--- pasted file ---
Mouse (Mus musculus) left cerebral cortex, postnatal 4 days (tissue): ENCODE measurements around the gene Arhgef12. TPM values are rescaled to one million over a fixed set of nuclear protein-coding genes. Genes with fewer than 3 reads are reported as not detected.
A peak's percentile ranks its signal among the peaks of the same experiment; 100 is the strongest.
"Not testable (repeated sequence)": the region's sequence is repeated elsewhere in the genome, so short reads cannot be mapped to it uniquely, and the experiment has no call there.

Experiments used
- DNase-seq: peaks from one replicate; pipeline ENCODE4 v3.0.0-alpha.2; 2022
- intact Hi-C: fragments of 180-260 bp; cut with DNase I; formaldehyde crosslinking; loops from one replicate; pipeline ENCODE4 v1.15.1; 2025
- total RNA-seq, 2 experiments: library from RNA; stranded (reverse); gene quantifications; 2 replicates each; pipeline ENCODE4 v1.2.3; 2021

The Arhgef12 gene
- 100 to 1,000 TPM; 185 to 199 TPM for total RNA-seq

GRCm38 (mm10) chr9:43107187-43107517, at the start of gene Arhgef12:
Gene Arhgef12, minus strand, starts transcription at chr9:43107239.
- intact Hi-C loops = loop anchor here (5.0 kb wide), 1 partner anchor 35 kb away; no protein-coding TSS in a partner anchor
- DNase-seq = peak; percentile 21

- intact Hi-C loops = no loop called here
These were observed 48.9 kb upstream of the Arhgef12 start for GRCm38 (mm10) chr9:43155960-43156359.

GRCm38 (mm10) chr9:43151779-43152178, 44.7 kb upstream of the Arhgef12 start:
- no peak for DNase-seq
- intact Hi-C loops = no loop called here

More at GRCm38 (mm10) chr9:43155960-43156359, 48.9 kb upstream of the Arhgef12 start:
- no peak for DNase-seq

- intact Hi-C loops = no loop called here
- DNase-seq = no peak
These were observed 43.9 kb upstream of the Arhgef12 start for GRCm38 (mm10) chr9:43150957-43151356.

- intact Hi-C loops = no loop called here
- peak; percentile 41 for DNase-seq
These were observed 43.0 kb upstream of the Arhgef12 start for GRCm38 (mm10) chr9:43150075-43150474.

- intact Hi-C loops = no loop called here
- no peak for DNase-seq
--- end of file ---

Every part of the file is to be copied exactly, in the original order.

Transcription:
Mouse (Mus musculus) left cerebral cortex, postnatal 4 days (tissue): ENCODE measurements around the gene Arhgef12. TPM values are rescaled to one million over a fixed set of nuclear protein-coding genes. Genes with fewer than 3 reads are reported as not detected.
A peak's percentile ranks its signal among the peaks of the same experiment; 100 is the strongest.
"Not testable (repeated sequence)": the region's sequence is repeated elsewhere in the genome, so short reads cannot be mapped to it uniquely, and the experiment has no call there.

Experiments used
- DNase-seq: peaks from one replicate; pipeline ENCODE4 v3.0.0-alpha.2; 2022
- intact Hi-C: fragments of 180-260 bp; cut with DNase I; formaldehyde crosslinking; loops from one replicate; pipeline ENCODE4 v1.15.1; 2025
- total RNA-seq, 2 experiments: library from RNA; stranded (reverse); gene quantifications; 2 replicates each; pipeline ENCODE4 v1.2.3; 2021

The Arhgef12 gene
- 100 to 1,000 TPM; 185 to 199 TPM for total RNA-seq

GRCm38 (mm10) chr9:43107187-43107517, at the start of gene Arhgef12:
Gene Arhgef12, minus strand, starts transcription at chr9:43107239.
- intact Hi-C loops = loop anchor here (5.0 kb wide), 1 partner anchor 35 kb away; no protein-coding TSS in a partner anchor
- DNase-seq = peak; percentile 21

- intact Hi-C loops = no loop called here
These were observed 48.9 kb upstream of the Arhgef12 start for GRCm38 (mm10) chr9:43155960-43156359.

GRCm38 (mm10) chr9:43151779-43152178, 44.7 kb upstream of the Arhgef12 start:
- no peak for DNase-seq
- intact Hi-C loops = no loop called here

More at GRCm38 (mm10) chr9:43155960-43156359, 48.9 kb upstream of the Arhgef12 start:
- no peak for DNase-seq

- intact Hi-C loops = no loop called here
- DNase-seq = no peak
These were observed 43.9 kb upstream of the Arhgef12 start for GRCm38 (mm10) chr9:43150957-43151356.

- intact Hi-C loops = no loop called here
- peak; percentile 41 for DNase-seq
These were observed 43.0 kb upstream of the Arhgef12 start for GRCm38 (mm10) chr9:43150075-43150474.

- intact Hi-C loops = no loop called here
- no peak for DNase-seq